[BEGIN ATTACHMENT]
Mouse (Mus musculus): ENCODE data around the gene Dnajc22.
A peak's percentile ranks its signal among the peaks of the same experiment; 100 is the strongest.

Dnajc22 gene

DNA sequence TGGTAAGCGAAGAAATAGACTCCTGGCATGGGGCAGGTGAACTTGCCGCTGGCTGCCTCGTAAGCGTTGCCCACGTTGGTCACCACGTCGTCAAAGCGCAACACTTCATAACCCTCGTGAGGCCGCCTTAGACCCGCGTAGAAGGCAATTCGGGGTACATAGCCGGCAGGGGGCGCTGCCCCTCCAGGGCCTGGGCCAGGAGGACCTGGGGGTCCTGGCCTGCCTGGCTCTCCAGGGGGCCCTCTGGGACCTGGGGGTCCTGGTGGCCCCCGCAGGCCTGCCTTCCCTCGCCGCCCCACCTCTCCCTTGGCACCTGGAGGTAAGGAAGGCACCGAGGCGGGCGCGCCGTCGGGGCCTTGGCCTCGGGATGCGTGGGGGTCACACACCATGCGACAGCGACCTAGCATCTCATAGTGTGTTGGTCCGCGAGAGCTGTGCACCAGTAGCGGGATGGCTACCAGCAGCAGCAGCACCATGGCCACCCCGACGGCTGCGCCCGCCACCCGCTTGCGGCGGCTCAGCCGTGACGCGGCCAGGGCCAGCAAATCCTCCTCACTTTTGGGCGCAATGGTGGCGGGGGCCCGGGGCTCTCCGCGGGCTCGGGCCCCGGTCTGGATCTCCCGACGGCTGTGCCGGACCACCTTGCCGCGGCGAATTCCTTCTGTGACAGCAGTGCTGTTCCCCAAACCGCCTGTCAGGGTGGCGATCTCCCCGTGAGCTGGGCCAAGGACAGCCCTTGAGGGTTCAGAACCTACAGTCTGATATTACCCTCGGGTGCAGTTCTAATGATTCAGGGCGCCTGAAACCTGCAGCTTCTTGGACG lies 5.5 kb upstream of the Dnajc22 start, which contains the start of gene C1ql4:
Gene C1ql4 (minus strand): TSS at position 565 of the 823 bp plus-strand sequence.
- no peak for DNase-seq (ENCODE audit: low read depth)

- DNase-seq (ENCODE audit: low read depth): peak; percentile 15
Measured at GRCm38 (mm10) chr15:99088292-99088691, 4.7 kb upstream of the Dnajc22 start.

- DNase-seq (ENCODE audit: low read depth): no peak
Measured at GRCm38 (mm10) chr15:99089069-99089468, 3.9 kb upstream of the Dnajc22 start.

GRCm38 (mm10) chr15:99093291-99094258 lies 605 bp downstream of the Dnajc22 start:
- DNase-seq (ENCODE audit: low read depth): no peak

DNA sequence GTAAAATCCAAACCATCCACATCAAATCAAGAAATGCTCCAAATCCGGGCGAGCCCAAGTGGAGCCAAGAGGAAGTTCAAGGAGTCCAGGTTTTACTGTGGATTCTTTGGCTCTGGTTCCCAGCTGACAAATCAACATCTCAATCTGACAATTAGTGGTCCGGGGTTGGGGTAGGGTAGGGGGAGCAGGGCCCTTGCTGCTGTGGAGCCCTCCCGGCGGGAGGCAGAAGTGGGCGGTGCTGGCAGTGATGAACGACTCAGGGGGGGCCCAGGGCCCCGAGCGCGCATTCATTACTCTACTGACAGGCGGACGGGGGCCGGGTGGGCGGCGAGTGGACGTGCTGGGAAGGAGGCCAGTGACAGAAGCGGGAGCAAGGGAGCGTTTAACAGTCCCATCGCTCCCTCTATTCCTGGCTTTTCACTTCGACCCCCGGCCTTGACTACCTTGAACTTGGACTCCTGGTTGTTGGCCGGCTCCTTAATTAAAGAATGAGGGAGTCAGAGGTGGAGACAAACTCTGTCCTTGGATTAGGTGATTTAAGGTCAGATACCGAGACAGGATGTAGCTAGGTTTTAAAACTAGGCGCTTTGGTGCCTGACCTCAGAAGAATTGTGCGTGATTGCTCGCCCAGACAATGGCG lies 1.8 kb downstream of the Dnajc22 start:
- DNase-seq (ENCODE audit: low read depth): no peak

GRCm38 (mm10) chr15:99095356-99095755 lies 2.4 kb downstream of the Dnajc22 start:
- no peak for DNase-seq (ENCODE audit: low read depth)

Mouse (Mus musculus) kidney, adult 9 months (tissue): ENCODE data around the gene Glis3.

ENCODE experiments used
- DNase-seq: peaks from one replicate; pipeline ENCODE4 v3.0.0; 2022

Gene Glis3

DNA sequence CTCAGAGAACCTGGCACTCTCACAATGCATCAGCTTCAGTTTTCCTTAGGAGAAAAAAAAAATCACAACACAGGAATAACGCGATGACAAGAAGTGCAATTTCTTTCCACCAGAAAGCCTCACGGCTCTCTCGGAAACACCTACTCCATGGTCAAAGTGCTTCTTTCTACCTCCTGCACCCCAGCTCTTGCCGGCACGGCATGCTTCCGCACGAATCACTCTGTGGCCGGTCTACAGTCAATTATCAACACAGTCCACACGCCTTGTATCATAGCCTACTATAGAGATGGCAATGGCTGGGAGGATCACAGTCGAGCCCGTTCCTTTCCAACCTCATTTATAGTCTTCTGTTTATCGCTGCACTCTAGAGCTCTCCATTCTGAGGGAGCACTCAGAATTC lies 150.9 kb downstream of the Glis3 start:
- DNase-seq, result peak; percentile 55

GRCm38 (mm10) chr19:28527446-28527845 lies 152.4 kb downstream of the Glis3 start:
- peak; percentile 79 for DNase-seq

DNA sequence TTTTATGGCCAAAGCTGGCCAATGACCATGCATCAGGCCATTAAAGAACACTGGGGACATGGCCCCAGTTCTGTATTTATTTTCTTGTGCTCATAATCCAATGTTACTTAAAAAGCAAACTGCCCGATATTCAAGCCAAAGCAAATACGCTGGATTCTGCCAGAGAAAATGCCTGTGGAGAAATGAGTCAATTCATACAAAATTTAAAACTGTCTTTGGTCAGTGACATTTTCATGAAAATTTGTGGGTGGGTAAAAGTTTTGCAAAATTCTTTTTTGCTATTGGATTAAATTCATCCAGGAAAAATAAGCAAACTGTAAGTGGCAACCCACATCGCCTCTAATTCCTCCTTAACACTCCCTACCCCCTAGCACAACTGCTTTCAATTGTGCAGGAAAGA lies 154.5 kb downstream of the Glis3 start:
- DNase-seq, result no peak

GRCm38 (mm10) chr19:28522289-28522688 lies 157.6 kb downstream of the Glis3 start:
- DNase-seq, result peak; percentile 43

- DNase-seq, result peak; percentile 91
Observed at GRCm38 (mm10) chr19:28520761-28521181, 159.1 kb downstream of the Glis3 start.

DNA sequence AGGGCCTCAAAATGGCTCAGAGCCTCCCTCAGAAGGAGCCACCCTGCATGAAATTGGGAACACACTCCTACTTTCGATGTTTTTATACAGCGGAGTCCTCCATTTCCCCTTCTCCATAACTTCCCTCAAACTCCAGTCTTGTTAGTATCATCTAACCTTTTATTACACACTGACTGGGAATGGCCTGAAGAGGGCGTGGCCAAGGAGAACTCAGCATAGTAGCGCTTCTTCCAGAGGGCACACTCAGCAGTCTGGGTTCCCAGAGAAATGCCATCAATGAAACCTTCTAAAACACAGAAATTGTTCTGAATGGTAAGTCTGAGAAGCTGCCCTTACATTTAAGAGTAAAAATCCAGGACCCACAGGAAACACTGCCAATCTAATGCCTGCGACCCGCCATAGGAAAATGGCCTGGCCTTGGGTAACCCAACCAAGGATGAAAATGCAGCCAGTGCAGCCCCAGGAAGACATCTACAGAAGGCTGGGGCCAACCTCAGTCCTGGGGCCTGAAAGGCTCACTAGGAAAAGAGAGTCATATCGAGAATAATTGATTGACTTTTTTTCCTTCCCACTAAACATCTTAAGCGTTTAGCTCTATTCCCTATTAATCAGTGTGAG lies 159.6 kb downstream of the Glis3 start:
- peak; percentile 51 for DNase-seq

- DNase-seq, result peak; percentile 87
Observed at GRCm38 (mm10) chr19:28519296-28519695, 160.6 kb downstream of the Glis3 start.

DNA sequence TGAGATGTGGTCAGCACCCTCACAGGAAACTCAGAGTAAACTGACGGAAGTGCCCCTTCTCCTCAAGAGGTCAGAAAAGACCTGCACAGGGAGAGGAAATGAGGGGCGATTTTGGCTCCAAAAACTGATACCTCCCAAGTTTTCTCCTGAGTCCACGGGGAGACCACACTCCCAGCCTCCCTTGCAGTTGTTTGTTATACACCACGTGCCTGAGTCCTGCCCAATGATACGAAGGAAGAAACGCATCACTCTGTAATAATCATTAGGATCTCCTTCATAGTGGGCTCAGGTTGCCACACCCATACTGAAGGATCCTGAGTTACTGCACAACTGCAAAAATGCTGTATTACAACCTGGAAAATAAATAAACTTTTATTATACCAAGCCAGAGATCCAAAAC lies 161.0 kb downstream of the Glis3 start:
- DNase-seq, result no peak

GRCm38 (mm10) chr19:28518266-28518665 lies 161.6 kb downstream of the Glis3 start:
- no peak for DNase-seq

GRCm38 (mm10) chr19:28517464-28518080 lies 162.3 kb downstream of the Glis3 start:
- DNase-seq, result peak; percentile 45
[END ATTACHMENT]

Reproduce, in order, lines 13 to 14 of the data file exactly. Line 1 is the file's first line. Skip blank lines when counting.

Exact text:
DNA sequence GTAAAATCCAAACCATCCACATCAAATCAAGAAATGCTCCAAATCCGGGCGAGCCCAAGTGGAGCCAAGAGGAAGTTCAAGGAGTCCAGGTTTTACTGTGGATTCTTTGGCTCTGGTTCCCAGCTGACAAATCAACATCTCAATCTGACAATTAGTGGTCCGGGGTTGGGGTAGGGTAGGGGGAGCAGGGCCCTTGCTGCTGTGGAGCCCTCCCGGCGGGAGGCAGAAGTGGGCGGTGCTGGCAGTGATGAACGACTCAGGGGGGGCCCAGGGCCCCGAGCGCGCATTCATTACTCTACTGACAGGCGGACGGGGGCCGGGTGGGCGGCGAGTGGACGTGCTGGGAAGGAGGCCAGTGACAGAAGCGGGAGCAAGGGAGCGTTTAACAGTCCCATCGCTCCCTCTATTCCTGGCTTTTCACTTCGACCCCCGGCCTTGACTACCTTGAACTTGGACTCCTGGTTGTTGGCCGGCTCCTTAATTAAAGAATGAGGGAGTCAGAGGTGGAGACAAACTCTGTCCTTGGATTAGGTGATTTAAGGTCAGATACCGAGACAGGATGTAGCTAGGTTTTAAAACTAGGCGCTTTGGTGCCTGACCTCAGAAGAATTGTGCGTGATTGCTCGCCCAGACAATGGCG lies 1.8 kb downstream of the Dnajc22 start:
- DNase-seq (ENCODE audit: low read depth): no peak